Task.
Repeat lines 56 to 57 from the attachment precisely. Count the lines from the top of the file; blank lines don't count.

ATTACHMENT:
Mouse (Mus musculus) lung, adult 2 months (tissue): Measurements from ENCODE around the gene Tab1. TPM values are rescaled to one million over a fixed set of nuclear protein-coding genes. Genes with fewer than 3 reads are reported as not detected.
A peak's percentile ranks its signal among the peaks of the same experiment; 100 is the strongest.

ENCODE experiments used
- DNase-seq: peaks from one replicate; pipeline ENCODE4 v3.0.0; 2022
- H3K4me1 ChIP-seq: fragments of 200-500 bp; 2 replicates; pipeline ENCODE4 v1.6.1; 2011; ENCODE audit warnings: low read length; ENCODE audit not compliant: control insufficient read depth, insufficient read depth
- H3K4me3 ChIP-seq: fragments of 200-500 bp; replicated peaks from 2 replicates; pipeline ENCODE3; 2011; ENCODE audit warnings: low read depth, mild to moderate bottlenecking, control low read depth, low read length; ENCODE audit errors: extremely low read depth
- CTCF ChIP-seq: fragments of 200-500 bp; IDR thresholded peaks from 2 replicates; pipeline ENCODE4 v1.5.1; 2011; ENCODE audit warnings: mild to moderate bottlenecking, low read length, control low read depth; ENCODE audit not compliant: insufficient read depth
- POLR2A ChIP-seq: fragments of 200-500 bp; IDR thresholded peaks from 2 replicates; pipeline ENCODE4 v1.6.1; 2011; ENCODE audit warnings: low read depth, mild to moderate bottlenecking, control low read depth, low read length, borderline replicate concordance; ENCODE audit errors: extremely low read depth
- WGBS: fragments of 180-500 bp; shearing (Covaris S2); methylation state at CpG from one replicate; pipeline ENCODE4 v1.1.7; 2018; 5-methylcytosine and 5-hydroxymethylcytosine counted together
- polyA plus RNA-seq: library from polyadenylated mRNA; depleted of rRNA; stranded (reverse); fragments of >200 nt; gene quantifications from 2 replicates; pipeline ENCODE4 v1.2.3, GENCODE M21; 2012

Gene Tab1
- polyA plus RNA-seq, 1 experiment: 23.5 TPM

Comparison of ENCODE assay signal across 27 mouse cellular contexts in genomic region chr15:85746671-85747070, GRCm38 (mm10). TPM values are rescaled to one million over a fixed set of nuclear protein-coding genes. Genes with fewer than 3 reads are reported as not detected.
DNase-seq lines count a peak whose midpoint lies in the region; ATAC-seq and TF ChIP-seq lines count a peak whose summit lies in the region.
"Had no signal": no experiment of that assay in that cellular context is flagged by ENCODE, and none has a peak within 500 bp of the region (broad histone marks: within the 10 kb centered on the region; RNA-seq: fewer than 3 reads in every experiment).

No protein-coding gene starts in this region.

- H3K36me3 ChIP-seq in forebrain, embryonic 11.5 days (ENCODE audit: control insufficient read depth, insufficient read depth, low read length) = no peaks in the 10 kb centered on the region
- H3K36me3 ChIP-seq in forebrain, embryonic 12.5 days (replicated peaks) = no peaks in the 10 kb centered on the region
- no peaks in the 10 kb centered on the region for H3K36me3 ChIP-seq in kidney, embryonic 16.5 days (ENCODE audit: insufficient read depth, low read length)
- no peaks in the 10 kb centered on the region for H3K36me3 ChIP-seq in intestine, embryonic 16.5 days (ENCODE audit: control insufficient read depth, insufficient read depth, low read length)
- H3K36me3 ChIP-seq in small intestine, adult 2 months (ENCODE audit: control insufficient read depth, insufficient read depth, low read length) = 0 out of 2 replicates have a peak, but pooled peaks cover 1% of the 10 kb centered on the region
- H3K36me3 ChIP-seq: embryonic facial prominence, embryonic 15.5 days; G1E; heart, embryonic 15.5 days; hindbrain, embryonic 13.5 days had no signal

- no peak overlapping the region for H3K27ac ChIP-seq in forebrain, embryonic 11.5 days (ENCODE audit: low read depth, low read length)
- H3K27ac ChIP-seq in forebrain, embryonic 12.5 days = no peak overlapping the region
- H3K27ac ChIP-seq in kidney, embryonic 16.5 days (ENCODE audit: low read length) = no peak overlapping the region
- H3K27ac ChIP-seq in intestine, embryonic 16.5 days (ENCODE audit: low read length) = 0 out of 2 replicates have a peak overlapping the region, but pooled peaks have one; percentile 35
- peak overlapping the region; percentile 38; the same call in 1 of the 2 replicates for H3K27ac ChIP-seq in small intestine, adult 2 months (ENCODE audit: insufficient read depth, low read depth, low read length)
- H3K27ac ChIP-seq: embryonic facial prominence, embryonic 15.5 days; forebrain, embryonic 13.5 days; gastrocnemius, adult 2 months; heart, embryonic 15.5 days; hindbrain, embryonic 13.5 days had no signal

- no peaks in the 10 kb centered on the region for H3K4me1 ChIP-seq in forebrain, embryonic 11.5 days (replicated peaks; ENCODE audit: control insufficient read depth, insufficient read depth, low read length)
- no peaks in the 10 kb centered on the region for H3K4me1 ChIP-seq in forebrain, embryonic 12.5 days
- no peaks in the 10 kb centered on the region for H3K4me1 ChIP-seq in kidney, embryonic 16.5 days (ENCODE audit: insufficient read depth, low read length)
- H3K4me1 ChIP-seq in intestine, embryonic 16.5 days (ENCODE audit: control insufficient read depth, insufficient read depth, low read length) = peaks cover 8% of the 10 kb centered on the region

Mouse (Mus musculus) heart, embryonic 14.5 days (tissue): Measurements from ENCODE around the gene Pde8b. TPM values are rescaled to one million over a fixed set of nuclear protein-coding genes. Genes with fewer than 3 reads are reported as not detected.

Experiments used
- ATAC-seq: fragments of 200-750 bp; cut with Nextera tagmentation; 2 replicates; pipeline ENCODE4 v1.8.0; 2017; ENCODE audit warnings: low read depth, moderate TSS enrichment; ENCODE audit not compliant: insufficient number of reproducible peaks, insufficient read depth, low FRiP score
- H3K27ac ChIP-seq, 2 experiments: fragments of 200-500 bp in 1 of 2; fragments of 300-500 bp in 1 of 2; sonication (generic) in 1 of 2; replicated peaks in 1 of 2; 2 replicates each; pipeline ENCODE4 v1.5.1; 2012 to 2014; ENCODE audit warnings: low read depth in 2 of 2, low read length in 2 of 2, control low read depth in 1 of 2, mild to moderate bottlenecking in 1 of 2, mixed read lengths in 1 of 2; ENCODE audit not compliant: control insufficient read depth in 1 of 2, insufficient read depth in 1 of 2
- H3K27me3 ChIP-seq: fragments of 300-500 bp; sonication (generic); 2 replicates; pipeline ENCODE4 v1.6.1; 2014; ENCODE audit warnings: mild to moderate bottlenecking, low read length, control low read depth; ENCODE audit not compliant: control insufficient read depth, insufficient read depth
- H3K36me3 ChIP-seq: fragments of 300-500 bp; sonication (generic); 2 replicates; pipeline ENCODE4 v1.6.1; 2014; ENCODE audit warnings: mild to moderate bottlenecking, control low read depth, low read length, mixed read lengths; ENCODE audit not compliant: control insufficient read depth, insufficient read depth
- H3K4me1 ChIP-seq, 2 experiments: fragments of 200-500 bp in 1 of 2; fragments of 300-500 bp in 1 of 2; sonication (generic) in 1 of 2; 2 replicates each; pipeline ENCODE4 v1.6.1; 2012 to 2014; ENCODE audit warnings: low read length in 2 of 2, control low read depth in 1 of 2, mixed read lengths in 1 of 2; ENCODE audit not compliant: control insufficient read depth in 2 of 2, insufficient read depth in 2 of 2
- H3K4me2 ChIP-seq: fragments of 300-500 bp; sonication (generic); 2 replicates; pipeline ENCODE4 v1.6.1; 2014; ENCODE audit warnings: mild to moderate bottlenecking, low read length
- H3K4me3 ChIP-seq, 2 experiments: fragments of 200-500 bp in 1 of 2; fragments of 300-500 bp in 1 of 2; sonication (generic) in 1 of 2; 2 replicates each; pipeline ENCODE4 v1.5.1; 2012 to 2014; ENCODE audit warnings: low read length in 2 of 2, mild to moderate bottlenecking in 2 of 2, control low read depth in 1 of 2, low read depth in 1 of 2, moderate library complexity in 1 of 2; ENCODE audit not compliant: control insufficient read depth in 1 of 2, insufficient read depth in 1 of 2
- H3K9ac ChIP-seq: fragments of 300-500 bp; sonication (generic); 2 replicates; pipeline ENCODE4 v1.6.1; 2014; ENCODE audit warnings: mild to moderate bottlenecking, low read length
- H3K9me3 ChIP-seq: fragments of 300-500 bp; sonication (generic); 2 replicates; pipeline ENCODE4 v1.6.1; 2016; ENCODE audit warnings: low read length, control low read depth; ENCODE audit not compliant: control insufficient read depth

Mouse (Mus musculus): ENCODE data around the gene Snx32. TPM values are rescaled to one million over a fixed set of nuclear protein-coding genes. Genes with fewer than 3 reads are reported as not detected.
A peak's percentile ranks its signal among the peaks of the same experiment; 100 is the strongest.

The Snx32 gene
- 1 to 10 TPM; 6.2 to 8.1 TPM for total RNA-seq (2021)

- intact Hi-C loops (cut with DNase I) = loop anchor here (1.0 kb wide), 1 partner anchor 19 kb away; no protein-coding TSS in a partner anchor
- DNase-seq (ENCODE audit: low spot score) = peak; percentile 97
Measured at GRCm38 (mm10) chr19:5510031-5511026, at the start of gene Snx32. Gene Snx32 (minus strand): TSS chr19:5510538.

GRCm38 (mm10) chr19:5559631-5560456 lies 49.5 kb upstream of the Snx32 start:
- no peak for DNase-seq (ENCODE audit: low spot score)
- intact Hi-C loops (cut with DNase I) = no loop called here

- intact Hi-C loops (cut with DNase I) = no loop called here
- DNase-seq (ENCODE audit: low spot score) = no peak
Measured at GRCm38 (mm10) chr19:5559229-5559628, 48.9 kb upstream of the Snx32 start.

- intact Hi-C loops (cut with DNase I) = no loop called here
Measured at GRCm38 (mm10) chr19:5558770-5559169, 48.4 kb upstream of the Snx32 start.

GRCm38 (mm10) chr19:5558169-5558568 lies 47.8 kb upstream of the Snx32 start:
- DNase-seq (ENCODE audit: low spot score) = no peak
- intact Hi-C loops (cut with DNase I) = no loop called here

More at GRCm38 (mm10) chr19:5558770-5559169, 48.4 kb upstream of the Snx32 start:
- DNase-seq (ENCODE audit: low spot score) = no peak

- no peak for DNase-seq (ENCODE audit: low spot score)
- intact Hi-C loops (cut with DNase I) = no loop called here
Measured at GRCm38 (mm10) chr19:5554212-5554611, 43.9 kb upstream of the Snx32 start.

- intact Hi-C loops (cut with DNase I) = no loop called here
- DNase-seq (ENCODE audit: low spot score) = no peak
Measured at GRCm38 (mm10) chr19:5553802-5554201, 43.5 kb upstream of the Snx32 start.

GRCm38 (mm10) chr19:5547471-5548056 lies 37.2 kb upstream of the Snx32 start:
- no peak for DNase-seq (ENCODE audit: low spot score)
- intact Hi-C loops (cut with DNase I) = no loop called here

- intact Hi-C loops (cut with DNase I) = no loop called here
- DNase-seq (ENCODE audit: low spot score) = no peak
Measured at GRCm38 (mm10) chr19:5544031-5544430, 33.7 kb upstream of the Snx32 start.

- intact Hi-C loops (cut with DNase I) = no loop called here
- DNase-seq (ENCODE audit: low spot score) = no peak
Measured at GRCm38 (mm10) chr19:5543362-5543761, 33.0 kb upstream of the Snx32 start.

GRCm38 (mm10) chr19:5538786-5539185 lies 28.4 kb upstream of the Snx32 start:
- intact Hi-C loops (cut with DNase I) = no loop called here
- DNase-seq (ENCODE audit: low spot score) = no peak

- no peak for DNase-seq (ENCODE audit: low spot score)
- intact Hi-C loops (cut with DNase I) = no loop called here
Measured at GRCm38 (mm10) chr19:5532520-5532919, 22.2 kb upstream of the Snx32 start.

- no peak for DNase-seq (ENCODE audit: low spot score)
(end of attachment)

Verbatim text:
Measured at GRCm38 (mm10) chr19:5559229-5559628, 48.9 kb upstream of the Snx32 start.

- intact Hi-C loops (cut with DNase I) = no loop called here